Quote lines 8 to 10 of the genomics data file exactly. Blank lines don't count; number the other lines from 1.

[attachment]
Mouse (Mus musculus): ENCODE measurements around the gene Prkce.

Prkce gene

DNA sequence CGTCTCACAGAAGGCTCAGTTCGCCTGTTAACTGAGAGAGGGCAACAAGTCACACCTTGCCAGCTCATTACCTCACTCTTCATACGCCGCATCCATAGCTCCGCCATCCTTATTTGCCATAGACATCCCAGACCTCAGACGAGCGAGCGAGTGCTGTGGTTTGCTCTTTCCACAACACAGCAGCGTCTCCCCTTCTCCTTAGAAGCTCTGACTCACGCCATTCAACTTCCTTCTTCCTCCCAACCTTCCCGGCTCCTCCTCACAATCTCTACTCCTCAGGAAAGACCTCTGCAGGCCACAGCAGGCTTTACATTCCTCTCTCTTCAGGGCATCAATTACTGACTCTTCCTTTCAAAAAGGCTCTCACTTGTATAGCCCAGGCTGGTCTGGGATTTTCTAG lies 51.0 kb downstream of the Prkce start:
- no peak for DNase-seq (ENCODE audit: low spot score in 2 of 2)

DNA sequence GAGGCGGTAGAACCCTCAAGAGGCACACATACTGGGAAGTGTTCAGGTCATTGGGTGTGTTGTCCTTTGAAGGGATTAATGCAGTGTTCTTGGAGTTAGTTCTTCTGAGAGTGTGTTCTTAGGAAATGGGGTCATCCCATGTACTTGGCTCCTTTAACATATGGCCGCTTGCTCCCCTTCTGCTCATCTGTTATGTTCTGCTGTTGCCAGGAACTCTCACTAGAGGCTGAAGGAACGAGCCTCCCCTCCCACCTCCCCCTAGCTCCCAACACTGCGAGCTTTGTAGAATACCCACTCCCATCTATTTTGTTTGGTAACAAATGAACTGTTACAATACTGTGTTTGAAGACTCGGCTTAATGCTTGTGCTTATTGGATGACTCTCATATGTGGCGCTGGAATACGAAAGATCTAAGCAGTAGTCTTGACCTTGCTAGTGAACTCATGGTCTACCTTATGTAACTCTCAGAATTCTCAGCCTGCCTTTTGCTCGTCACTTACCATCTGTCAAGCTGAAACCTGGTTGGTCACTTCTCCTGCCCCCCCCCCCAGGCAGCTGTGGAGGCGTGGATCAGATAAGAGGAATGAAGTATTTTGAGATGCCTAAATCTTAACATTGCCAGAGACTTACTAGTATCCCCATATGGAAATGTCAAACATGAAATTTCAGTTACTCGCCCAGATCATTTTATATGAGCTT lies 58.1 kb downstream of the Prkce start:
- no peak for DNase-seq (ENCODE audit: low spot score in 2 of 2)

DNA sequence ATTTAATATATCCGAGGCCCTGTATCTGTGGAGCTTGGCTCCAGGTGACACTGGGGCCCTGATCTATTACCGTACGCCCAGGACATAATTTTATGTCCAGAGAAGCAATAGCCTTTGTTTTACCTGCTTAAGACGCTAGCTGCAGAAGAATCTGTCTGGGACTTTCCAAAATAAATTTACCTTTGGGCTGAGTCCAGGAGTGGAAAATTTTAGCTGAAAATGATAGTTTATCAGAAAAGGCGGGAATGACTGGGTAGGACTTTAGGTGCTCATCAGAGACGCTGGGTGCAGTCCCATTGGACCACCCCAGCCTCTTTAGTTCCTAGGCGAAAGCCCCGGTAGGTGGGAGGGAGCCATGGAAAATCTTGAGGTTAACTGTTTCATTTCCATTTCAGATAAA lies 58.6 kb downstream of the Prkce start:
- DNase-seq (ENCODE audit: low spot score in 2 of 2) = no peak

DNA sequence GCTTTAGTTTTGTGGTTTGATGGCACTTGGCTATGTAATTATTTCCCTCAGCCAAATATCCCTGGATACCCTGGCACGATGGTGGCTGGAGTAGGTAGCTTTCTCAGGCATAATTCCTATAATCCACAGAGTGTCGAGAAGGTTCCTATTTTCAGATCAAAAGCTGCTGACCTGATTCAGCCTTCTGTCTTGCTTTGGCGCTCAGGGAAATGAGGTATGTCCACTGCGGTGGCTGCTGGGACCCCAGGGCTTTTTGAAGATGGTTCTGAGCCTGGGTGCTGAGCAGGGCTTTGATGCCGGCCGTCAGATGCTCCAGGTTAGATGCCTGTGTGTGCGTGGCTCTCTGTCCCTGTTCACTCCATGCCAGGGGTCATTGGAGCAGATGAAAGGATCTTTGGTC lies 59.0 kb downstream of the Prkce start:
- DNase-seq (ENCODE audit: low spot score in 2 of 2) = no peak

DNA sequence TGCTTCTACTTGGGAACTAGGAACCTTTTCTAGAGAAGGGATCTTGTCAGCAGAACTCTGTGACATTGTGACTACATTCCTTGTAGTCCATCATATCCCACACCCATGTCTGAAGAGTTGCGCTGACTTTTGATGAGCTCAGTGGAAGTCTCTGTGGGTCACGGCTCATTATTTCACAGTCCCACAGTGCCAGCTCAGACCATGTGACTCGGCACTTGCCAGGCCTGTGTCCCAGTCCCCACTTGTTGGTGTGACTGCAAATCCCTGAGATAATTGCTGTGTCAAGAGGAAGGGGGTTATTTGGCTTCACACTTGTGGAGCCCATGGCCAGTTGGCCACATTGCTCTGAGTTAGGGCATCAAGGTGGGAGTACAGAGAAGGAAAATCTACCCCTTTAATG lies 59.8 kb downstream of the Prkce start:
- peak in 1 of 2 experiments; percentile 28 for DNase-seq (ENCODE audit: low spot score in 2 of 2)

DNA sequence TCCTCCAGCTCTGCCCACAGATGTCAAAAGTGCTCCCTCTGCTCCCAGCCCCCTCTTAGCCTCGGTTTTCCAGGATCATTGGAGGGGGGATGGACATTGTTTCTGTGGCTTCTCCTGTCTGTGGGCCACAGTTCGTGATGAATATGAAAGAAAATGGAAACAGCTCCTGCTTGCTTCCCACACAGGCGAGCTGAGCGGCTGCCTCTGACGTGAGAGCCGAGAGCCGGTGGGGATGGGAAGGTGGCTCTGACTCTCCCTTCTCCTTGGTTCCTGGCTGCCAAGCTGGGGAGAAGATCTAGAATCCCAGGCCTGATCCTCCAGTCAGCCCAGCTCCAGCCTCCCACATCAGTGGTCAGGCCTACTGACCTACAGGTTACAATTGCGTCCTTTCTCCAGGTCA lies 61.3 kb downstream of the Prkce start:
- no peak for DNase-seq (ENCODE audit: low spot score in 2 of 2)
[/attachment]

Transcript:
- DNase-seq (ENCODE audit: low spot score in 2 of 2) = no peak

DNA sequence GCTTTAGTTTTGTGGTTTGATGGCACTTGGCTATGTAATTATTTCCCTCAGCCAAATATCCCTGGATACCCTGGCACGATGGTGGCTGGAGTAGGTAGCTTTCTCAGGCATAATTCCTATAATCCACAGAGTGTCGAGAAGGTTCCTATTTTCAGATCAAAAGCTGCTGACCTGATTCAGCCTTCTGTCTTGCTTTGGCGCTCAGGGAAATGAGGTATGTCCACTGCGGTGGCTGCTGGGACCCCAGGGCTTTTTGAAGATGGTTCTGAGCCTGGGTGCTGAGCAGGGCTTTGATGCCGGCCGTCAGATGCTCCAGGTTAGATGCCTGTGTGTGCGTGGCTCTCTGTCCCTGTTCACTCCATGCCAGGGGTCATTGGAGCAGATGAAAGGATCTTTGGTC lies 59.0 kb downstream of the Prkce start:
- DNase-seq (ENCODE audit: low spot score in 2 of 2) = no peak